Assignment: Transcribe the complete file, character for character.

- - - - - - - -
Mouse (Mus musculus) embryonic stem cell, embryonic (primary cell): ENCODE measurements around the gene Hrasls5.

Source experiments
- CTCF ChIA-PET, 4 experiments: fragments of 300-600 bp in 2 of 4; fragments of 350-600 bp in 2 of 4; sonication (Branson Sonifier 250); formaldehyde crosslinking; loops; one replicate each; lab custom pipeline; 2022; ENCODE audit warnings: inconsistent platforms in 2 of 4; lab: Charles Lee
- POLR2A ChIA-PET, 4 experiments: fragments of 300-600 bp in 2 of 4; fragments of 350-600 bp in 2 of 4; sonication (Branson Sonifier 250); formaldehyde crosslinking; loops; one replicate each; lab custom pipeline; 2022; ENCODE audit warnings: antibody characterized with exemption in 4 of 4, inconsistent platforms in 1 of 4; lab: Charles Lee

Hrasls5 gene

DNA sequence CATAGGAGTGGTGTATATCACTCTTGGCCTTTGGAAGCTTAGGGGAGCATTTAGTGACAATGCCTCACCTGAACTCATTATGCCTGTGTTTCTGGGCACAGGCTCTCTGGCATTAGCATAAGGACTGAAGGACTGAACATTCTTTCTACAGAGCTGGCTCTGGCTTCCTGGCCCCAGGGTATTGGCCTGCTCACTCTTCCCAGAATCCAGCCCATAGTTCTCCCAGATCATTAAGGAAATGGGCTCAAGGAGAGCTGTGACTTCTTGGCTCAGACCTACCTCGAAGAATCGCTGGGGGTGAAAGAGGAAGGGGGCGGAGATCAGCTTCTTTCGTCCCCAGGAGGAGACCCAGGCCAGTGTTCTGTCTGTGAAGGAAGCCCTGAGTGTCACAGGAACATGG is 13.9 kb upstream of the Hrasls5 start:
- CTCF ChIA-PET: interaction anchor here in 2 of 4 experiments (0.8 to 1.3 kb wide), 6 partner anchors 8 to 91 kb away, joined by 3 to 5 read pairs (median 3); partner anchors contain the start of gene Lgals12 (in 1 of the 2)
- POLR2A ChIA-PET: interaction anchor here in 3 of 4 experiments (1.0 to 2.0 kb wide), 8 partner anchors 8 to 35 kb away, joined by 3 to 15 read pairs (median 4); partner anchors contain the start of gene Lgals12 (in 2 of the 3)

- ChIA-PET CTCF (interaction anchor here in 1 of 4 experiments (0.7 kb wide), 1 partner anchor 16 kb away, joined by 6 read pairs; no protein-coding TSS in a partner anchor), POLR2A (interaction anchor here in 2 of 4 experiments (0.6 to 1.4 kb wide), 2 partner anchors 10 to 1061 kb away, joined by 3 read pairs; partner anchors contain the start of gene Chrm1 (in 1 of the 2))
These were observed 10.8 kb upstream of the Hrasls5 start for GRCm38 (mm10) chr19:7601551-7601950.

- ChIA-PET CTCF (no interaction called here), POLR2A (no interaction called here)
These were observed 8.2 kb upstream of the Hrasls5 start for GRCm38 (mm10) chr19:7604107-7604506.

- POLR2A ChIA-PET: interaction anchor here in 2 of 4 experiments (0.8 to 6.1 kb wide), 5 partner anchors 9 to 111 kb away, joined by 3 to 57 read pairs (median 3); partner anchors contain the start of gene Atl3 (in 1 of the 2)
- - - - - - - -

Mouse (Mus musculus) embryonic stem cell, embryonic (primary cell): ENCODE measurements around the gene Hrasls5.

Source experiments
- CTCF ChIA-PET, 4 experiments: fragments of 300-600 bp in 2 of 4; fragments of 350-600 bp in 2 of 4; sonication (Branson Sonifier 250); formaldehyde crosslinking; loops; one replicate each; lab custom pipeline; 2022; ENCODE audit warnings: inconsistent platforms in 2 of 4; lab: Charles Lee
- POLR2A ChIA-PET, 4 experiments: fragments of 300-600 bp in 2 of 4; fragments of 350-600 bp in 2 of 4; sonication (Branson Sonifier 250); formaldehyde crosslinking; loops; one replicate each; lab custom pipeline; 2022; ENCODE audit warnings: antibody characterized with exemption in 4 of 4, inconsistent platforms in 1 of 4; lab: Charles Lee

Hrasls5 gene

DNA sequence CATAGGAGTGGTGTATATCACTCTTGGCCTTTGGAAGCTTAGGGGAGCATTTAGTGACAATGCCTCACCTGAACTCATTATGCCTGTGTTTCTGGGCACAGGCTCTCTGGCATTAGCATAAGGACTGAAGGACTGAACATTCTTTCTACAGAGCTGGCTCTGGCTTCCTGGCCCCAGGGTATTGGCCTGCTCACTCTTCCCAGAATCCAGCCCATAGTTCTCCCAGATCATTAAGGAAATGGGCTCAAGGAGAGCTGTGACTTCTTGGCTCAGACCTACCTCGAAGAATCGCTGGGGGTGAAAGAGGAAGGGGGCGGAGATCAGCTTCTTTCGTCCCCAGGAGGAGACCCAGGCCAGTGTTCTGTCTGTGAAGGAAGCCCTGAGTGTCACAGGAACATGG is 13.9 kb upstream of the Hrasls5 start:
- CTCF ChIA-PET: interaction anchor here in 2 of 4 experiments (0.8 to 1.3 kb wide), 6 partner anchors 8 to 91 kb away, joined by 3 to 5 read pairs (median 3); partner anchors contain the start of gene Lgals12 (in 1 of the 2)
- POLR2A ChIA-PET: interaction anchor here in 3 of 4 experiments (1.0 to 2.0 kb wide), 8 partner anchors 8 to 35 kb away, joined by 3 to 15 read pairs (median 4); partner anchors contain the start of gene Lgals12 (in 2 of the 3)

- ChIA-PET CTCF (interaction anchor here in 1 of 4 experiments (0.7 kb wide), 1 partner anchor 16 kb away, joined by 6 read pairs; no protein-coding TSS in a partner anchor), POLR2A (interaction anchor here in 2 of 4 experiments (0.6 to 1.4 kb wide), 2 partner anchors 10 to 1061 kb away, joined by 3 read pairs; partner anchors contain the start of gene Chrm1 (in 1 of the 2))
These were observed 10.8 kb upstream of the Hrasls5 start for GRCm38 (mm10) chr19:7601551-7601950.

- ChIA-PET CTCF (no interaction called here), POLR2A (no interaction called here)
These were observed 8.2 kb upstream of the Hrasls5 start for GRCm38 (mm10) chr19:7604107-7604506.

- POLR2A ChIA-PET: interaction anchor here in 2 of 4 experiments (0.8 to 6.1 kb wide), 5 partner anchors 9 to 111 kb away, joined by 3 to 57 read pairs (median 3); partner anchors contain the start of gene Atl3 (in 1 of the 2)